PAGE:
DETROIT (WXYZ) — This push for reparations is in the early stages, but those behind it say it's long overdue and it begins with acknowledging the damage.
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"People who have a problem with reparations ... let's have a conversation. Let me find out what your problem is, and I guarantee you ... as we leave that conversation, you'll have a different thought about reparations," said attorney Todd Perkins.
Perkins has joined the Michigan Democratic Party Black Caucus, a grassroots organization, in their push for reparations for Black Detroiters. By definition, reparations is the making of amends for a wrong by paying money or somehow helping those who have been wronged.
"I know one thing, that it's not a handout, you know, it is a hand up. It is something that Black Detroit is owed ... we're going to start to study and research what are other cities doing, what fits best in Detroit, but I think it's about creating economic upward mobility for Detroiters, generational wealth, home ownership, things that, you know, historically we've been left out of," said Detroit City Council President Pro Tem Mary Sheffield.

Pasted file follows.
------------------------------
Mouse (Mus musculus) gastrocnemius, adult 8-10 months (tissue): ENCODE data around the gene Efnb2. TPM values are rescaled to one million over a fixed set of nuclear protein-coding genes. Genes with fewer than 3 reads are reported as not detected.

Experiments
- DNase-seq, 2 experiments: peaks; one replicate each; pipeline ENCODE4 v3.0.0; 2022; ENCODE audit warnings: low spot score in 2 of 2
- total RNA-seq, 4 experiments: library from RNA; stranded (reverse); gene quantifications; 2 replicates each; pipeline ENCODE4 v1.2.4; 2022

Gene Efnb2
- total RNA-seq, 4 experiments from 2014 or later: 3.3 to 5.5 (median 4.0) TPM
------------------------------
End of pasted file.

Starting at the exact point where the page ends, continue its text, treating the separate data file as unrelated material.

Sheffield put forth a Reparations Resolution she says acknowledges that African Americans have been systematically oppressed and harmed through slavery, segregation, policing, incarceration and voter suppression.
"There's a lot of needs, a lot of issues. There was a lot of discriminatory policies that left out so many Detroiters ... as it relates to creating generational wealth for their families. And so we want to explore, we want to research, we want to study the issue of reparations," she said.
And any reparations wouldn't necessarily be in the form of a monthly payment to qualifying Black Detroiters. But Perkins said the money could come from Detroit's marijuana tax.
"One, they're new funds ... I know so many African Americans who went to prison because of involvement in marijuana ... and it's an activity that today is now legal," said Perkins.
The Chicago suburb of Evanston is the first in the country to create a reparations program for its Black residents in the form of a $25,000 home improvement credit for those who suffered from discriminatory housing policies.
Todd Perkins has presented the city with almost 4,000 signatures to get a proposal on the ballot that would change the charter to allow a group Detroiters to decide on the appropriation of money.
"If this is a democracy, then allow democracy to take place and let the people speak about at least how they spend their money," he said.
This Friday, those behind this push for reparations in Detroit will hold a press conference to begin engaging the community for their input.